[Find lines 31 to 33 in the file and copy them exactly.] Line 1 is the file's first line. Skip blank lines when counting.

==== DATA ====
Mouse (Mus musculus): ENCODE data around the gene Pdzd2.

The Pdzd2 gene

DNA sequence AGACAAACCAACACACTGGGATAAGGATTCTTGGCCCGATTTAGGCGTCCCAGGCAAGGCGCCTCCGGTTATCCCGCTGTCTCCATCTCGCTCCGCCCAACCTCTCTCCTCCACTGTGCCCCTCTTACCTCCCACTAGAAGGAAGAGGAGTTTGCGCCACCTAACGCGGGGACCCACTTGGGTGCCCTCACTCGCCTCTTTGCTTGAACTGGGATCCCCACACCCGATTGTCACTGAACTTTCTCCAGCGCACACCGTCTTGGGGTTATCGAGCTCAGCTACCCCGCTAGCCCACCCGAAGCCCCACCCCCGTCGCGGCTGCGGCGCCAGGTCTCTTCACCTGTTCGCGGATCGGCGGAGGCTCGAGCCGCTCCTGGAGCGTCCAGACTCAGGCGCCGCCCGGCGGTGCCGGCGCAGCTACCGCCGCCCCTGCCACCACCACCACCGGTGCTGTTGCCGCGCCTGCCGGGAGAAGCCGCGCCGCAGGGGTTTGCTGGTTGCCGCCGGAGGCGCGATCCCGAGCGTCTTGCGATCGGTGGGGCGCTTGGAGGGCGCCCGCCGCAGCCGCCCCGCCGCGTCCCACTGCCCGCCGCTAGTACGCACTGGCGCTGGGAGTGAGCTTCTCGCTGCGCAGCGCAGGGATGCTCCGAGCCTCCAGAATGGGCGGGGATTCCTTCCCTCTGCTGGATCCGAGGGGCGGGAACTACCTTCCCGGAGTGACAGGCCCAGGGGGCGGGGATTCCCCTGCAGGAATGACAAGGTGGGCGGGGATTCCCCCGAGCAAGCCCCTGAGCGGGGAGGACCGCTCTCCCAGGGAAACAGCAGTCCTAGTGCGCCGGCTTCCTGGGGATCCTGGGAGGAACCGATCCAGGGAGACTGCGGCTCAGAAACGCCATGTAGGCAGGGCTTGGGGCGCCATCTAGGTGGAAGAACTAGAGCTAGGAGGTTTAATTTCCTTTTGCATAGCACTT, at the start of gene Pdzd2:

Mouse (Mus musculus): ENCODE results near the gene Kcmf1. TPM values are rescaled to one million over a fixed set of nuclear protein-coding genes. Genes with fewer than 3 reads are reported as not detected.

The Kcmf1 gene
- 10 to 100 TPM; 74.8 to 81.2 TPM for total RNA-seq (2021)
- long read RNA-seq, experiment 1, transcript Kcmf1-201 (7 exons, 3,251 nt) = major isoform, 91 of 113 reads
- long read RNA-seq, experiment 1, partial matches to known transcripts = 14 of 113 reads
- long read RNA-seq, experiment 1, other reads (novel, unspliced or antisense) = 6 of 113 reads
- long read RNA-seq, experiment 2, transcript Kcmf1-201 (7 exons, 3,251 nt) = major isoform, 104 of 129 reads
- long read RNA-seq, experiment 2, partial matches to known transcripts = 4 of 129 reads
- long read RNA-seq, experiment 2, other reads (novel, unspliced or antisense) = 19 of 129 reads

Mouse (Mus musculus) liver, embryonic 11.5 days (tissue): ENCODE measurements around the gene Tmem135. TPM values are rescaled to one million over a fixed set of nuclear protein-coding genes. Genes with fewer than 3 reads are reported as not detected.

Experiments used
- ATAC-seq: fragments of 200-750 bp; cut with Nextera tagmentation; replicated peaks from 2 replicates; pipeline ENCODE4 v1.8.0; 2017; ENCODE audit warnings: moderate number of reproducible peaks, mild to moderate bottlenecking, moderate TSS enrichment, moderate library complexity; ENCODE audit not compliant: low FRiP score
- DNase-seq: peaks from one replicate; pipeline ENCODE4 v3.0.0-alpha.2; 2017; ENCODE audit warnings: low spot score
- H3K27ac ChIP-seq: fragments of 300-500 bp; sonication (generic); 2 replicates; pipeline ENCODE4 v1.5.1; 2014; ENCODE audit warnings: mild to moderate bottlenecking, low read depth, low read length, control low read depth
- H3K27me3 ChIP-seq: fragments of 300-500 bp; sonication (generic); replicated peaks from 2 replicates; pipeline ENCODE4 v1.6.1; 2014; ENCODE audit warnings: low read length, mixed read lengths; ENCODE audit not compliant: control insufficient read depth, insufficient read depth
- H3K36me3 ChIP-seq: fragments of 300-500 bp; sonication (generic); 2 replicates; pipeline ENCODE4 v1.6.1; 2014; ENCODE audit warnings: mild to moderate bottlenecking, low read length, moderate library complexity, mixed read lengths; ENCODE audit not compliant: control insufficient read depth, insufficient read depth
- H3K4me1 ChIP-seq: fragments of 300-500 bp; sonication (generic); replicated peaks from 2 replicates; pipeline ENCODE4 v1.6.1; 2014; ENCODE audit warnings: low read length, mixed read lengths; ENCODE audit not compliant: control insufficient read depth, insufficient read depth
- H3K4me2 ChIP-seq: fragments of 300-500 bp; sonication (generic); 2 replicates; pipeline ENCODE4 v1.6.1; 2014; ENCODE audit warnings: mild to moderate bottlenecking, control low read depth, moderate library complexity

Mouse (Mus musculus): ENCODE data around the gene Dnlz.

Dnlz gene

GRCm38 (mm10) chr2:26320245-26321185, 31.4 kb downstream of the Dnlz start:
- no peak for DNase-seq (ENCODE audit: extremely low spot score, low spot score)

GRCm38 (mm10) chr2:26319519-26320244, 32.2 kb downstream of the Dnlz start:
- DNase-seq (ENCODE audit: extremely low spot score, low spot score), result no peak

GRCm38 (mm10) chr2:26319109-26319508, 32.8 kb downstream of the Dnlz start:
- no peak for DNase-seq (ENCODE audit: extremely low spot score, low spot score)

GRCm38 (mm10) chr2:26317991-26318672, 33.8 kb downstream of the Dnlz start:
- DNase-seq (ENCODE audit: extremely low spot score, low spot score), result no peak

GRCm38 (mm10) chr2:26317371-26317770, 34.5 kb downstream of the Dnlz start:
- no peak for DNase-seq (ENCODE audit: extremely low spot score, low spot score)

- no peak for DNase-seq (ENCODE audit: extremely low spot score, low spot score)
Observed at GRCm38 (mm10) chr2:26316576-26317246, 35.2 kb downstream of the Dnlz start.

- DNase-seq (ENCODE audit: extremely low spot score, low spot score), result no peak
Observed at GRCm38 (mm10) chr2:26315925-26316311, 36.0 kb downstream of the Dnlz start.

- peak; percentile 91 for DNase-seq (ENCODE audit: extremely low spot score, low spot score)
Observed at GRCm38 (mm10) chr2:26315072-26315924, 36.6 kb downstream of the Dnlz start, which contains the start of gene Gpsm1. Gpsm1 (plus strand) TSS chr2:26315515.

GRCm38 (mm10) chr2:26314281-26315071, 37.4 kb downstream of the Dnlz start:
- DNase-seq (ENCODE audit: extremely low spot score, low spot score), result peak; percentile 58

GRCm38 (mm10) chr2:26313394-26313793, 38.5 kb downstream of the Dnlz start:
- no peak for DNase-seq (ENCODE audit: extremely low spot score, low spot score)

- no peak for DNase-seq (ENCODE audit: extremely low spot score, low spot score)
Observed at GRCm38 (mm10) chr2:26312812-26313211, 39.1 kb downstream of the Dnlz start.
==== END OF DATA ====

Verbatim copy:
- DNase-seq (ENCODE audit: extremely low spot score, low spot score), result no peak

GRCm38 (mm10) chr2:26317371-26317770, 34.5 kb downstream of the Dnlz start:
- no peak for DNase-seq (ENCODE audit: extremely low spot score, low spot score)